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Service of process varies greatly from state-to-state when it comes to serving Police Officers, Correction Officers, Sheriffs and Court Officers of the State. Officers have the same rights as civilians when it comes to lawsuits. The majority of Officers, comply when approached with service of process, without making it a big deal, but others find it offensive. Some Officers think it's repugnant to be serve documents forcing them to appear in court, by someone who has no authoritative power. Others may retaliate by arresting the Server for an unrelated matter. The key for Process Servers is to know the laws for the jurisdiction(s) that you serve. 


MPD Police ChiefIn the District of Columbia, the Metropolitan Police Department Officers and Managing Officials may elect to sign PD Form 161, giving the department the authority to accept service on their behalf, but this is not a requirement, and most Officers don't. Below are some details information under the MPD General Orders governing service of process (Criminal and Civil). See... for more details.

On June 3, 2011, Chapter 20 of Title 6A “Police Personnel” District of Columbia Municipal Regulations (DCMR), was amended pursuant to D.C. Official Code § 5- 105.09 (Service of Process). Under the amendments, non-government attorneys and unrepresented parties may request the Court Liaison Division (CLD) assist in transmitting via electronic mail: A. Notifications of Subpoenas generated through the Computer Assisted Notification System (CANS), B. Subpoenas for civil or criminal cases, and C. Summonses and complaints for civil lawsuits to members arising out of their official duties for the Metropolitan Police Department (MPD). Non-government attorneys and unrepresented parties may also choose to have a process server personally serve members with subpoenas or summonses and complaints. In lieu of personal service, members may designate the Bureau Head of the bureau to which they are assigned to accept service of subpoenas or summonses and complaints on their behalf. The policies SERVICE OF SUBPOENAS AND CIVIL LAWSUITS… GO-PCA-701.04 2 of 19 and procedures outlined in this order do not apply to service of process for personal matters involving members (e.g., divorce and child support cases in which a member is a party).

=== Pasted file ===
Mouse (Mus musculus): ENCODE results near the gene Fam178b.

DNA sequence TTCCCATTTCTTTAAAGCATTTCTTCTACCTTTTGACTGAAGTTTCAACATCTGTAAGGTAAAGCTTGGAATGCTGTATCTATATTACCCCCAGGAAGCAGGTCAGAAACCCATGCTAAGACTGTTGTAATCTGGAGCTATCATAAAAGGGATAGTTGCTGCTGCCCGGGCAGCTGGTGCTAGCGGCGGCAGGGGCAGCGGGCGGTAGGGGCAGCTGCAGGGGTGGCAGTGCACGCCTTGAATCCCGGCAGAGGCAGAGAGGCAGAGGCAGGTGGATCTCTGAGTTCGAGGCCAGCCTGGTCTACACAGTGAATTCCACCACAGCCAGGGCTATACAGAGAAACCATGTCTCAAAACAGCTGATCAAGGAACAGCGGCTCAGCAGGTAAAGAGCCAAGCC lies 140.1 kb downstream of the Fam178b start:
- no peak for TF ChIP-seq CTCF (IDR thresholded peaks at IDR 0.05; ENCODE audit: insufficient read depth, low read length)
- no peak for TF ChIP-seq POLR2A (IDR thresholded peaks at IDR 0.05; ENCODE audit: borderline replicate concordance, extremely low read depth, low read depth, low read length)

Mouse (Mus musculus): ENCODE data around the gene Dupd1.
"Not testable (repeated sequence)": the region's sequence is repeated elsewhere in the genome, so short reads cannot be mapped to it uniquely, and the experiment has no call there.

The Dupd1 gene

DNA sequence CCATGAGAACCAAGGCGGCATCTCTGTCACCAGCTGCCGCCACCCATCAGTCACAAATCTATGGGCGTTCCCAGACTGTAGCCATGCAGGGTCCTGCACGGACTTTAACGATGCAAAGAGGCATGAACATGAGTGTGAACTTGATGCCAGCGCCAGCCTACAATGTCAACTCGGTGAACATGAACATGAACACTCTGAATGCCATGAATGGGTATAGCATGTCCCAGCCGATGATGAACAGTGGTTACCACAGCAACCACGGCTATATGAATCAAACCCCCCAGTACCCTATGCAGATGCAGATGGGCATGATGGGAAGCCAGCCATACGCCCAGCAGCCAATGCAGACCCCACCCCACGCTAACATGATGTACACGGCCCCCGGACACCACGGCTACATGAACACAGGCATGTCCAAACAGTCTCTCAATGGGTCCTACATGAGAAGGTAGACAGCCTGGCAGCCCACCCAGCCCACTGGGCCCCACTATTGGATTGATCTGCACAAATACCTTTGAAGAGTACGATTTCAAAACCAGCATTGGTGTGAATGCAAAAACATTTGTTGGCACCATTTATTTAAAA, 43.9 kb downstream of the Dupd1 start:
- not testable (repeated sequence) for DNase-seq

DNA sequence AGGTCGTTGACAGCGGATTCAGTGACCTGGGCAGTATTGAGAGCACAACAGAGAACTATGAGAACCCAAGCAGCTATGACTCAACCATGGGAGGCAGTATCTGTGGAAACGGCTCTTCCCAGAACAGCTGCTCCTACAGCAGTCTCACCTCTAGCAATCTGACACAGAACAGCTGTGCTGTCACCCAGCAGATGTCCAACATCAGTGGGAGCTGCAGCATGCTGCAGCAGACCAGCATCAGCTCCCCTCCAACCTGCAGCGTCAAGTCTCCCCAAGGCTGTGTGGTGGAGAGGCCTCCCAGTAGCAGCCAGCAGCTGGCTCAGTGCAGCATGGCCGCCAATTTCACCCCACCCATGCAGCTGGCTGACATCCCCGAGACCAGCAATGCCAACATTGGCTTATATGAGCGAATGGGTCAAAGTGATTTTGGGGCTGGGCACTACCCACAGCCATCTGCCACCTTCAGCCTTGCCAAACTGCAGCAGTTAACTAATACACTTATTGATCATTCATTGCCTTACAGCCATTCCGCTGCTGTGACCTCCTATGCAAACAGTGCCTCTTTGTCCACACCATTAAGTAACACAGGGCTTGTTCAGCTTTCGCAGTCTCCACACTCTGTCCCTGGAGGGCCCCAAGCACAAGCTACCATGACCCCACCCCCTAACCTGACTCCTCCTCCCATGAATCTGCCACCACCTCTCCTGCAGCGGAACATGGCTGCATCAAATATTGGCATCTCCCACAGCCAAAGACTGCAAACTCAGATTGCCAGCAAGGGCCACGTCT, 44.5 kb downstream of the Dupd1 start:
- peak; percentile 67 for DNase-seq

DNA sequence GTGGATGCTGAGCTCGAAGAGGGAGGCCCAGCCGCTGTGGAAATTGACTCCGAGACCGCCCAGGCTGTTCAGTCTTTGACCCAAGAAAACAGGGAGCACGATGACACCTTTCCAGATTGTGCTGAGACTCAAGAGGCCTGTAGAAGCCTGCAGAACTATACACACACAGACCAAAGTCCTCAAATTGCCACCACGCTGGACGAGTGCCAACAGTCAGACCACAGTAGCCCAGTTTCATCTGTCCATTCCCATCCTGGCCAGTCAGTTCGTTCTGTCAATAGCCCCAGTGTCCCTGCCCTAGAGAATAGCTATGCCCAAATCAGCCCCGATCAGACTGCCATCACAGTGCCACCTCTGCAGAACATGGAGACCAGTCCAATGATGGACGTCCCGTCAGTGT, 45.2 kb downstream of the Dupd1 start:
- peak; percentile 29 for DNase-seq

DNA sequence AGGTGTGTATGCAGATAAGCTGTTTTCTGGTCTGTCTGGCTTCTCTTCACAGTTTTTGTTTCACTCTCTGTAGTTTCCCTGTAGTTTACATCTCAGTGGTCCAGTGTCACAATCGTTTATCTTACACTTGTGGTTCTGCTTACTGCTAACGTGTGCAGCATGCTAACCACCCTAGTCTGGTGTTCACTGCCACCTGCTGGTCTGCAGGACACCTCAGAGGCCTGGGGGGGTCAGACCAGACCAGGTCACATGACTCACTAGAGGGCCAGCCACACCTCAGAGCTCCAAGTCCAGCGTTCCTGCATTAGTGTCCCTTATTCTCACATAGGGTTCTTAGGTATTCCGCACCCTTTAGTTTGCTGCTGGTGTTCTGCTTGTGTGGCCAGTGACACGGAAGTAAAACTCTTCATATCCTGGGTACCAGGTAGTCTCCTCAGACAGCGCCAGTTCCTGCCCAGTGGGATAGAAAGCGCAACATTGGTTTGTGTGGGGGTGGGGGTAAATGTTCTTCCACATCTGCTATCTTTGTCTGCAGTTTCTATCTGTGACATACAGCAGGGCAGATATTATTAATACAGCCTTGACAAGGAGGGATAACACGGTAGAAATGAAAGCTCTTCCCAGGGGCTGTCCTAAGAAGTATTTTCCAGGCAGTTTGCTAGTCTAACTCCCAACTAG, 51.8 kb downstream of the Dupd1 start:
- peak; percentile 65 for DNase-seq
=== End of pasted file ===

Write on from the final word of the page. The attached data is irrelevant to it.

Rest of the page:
FBI48.111 Service on public agencies and officers. (1) Process against any municipal corporation, agency, board, or commission, department, or subdivision of the state or any county which has a governing board, council, or commission or which is a body corporate shall be served: (a) On the president, mayor, chair, or other head thereof; and in his or her absence; (b) On the vice president, vice mayor, or vice chair, or in the absence of all of the above; (c) On any member of the governing board, council, or commission. (2) Process against any public agency, board, commission, or department not a body corporate or having a governing board or commission shall be served on the public officer being sued or the chief executive officer of the agency, board, commission, or department. (3) In any suit in which the Department of Revenue or its successor is a party, process against the department shall be served on the executive director of the department. This procedure is to be in lieu of any other provision of general law, and shall designate said department to be the only state agency or department to be so served.

The information provide above serves as a general consensus and example to law enforcement policy around the united states and does not necessarily reflect all jurisdictions. Check your state and jurisdiction for updates and statues.


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